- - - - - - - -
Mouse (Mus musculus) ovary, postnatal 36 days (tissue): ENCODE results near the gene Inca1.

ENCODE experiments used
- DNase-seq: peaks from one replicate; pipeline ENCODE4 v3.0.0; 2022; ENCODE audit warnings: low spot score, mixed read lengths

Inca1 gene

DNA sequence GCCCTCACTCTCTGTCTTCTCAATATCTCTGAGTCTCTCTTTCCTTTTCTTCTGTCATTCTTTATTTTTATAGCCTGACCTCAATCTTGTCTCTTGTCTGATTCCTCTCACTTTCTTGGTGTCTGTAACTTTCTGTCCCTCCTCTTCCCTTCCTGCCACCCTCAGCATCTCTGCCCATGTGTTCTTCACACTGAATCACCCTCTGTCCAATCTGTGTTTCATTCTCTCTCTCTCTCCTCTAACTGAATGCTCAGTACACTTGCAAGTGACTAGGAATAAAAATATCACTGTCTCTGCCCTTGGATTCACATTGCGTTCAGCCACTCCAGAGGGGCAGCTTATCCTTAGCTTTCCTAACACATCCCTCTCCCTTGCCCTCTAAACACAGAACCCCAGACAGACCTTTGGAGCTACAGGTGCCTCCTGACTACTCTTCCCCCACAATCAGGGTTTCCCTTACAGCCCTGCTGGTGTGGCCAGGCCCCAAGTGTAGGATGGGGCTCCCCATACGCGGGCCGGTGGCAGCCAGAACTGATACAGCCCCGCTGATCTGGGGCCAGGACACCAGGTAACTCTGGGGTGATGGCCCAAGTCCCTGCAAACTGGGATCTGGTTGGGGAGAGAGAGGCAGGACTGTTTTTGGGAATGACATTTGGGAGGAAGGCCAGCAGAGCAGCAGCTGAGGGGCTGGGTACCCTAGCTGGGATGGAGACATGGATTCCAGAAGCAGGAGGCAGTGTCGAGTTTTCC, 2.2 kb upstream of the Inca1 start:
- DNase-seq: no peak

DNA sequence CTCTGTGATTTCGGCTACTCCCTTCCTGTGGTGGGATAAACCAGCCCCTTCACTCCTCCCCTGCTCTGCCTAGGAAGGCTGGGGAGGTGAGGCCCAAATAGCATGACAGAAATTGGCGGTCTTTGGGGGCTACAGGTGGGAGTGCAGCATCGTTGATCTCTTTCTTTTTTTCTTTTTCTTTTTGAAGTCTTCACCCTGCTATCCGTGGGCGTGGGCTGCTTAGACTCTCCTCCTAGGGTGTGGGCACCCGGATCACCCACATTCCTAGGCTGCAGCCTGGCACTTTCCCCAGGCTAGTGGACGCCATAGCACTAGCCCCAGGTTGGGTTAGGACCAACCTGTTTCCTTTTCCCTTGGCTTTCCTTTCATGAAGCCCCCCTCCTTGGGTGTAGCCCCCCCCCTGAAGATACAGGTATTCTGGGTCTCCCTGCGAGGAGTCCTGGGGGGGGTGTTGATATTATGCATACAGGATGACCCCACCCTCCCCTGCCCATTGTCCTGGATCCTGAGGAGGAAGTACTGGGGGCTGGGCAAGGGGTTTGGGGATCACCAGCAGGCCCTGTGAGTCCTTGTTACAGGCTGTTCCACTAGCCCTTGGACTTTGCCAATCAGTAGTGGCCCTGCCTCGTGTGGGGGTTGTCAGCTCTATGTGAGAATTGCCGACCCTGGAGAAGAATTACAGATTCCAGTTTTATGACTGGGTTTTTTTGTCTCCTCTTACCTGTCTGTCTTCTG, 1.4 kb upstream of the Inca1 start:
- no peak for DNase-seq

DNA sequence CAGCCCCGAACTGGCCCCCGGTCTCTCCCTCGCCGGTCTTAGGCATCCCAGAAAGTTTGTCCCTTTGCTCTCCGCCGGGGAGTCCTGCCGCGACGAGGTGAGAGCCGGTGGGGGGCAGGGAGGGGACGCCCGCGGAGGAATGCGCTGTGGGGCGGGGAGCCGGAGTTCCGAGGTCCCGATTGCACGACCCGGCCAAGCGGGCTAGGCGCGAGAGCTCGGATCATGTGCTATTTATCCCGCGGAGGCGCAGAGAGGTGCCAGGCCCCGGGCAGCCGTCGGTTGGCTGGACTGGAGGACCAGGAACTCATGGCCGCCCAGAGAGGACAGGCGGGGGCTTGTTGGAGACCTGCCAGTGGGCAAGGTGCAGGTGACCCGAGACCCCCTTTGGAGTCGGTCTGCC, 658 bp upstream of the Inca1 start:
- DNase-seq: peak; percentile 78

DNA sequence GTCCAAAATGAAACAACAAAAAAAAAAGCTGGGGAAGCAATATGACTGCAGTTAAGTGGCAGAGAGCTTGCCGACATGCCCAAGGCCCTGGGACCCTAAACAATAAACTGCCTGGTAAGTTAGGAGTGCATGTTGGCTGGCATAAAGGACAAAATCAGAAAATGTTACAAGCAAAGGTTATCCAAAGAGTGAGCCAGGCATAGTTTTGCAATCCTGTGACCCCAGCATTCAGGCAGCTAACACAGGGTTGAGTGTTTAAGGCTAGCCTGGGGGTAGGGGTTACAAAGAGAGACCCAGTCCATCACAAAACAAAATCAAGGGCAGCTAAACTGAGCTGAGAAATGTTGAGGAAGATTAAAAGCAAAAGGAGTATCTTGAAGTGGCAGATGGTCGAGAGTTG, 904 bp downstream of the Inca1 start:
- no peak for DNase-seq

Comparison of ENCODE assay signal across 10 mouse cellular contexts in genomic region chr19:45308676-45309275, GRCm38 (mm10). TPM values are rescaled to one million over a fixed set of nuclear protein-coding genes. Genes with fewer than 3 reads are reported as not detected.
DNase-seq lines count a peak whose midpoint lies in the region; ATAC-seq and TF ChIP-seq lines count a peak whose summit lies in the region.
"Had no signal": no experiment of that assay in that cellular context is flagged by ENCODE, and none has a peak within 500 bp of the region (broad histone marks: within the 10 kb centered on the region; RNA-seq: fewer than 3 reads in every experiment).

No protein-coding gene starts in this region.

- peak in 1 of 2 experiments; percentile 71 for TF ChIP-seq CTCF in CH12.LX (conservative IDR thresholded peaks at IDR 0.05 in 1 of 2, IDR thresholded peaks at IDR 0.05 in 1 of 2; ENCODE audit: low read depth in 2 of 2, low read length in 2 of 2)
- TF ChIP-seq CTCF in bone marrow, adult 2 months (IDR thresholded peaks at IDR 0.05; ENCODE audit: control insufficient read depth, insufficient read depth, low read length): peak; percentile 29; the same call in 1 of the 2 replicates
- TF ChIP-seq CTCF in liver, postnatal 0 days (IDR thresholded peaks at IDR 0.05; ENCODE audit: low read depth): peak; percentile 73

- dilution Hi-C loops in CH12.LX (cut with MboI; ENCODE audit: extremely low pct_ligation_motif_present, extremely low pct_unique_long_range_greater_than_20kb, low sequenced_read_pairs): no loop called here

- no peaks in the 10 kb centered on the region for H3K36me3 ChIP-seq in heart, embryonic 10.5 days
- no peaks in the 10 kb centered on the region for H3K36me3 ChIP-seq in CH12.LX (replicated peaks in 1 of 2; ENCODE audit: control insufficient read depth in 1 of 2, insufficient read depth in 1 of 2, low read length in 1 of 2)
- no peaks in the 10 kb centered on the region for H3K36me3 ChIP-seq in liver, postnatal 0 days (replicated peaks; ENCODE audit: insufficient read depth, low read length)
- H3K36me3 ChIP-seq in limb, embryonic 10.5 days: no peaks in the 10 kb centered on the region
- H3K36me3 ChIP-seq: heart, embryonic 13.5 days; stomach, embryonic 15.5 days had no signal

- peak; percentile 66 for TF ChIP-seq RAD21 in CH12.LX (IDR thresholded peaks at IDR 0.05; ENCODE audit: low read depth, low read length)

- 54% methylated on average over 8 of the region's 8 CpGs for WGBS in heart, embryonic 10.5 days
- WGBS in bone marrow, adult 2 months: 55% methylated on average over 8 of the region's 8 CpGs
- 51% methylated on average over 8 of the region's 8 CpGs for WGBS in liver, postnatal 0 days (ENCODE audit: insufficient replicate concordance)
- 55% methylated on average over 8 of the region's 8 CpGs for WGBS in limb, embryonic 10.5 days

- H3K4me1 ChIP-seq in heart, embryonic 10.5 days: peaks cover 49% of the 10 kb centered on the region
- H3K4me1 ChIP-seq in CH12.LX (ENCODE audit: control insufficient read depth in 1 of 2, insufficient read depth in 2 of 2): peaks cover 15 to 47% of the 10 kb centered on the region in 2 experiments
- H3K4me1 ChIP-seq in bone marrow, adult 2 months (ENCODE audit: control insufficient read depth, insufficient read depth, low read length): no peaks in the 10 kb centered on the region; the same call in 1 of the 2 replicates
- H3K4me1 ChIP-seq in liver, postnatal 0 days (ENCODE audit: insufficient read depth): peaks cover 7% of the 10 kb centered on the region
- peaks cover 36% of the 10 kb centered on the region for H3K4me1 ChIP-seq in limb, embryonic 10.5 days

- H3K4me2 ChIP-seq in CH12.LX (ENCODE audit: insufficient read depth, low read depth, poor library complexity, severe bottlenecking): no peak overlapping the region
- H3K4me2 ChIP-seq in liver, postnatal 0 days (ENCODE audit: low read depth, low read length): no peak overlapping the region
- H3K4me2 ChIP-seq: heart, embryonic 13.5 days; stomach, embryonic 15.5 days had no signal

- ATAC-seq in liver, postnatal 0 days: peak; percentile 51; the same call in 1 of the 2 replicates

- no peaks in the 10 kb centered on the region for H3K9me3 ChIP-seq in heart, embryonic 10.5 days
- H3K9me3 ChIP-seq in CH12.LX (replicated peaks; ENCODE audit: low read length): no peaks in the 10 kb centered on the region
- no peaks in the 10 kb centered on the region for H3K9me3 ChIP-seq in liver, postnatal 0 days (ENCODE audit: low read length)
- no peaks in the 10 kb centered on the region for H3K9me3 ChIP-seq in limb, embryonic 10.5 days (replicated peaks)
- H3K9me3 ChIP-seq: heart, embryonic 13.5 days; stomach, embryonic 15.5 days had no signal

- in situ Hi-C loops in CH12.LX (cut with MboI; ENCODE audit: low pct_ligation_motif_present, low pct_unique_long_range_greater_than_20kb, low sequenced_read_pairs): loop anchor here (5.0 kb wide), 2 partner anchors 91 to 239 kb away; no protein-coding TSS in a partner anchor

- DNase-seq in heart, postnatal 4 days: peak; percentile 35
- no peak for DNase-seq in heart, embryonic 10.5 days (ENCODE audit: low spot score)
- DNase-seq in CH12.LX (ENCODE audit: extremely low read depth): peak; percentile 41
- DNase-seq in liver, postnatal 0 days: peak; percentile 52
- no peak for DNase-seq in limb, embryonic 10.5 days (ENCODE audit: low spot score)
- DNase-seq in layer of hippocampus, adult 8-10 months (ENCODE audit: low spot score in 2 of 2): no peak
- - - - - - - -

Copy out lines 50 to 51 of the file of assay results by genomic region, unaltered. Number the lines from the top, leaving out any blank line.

- no peak for DNase-seq in limb, embryonic 10.5 days (ENCODE audit: low spot score)
- DNase-seq in layer of hippocampus, adult 8-10 months (ENCODE audit: low spot score in 2 of 2): no peak